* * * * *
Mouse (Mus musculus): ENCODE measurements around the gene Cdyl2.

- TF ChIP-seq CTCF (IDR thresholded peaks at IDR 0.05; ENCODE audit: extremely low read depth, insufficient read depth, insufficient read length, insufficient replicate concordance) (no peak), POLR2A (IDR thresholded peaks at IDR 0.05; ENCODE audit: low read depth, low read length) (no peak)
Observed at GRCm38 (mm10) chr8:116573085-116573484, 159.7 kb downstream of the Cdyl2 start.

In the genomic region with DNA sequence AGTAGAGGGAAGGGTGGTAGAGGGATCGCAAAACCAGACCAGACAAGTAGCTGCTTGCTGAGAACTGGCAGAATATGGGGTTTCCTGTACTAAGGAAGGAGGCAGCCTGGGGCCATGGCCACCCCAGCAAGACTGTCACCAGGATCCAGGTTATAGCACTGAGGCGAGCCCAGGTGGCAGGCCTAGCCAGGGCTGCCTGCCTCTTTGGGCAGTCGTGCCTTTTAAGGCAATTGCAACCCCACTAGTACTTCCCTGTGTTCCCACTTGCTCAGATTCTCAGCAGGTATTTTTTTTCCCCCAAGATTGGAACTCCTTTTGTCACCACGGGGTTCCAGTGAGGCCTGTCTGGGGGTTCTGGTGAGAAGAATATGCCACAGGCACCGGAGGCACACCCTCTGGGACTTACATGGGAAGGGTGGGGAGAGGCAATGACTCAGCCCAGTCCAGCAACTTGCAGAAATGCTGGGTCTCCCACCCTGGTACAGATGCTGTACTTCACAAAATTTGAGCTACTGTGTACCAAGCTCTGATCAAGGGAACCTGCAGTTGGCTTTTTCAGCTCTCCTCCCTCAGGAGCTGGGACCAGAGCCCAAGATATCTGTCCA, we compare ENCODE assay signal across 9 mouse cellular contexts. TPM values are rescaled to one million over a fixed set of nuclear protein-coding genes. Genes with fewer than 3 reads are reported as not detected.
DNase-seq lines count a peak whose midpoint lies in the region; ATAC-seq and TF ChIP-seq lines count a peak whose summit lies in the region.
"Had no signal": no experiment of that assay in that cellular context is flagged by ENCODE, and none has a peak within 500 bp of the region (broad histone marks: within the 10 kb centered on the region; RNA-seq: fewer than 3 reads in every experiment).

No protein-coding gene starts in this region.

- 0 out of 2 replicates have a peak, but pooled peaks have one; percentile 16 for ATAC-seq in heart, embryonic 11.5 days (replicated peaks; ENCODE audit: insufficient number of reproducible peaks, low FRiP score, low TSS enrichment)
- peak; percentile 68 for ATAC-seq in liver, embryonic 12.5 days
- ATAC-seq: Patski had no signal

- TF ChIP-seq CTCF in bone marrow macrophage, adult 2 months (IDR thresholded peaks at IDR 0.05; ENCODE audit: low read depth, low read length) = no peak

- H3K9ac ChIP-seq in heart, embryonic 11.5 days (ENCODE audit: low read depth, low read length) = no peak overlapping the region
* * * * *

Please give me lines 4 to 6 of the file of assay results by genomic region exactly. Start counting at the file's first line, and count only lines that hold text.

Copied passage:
In the genomic region with DNA sequence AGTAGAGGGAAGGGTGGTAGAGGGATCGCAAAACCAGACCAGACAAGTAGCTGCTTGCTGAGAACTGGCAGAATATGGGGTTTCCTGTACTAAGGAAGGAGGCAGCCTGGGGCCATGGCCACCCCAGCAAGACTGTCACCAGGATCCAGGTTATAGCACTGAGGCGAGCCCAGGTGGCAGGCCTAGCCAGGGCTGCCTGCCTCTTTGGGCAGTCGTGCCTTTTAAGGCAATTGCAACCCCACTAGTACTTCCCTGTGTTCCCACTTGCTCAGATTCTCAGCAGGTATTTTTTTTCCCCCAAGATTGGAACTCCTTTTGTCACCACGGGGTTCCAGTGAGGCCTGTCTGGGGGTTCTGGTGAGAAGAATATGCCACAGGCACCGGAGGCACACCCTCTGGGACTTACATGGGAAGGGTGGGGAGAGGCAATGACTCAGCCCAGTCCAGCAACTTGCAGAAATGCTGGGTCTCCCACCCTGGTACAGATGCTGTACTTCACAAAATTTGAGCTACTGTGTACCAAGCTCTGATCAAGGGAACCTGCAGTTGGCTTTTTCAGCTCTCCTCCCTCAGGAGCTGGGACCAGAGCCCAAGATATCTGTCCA, we compare ENCODE assay signal across 9 mouse cellular contexts. TPM values are rescaled to one million over a fixed set of nuclear protein-coding genes. Genes with fewer than 3 reads are reported as not detected.
DNase-seq lines count a peak whose midpoint lies in the region; ATAC-seq and TF ChIP-seq lines count a peak whose summit lies in the region.
"Had no signal": no experiment of that assay in that cellular context is flagged by ENCODE, and none has a peak within 500 bp of the region (broad histone marks: within the 10 kb centered on the region; RNA-seq: fewer than 3 reads in every experiment).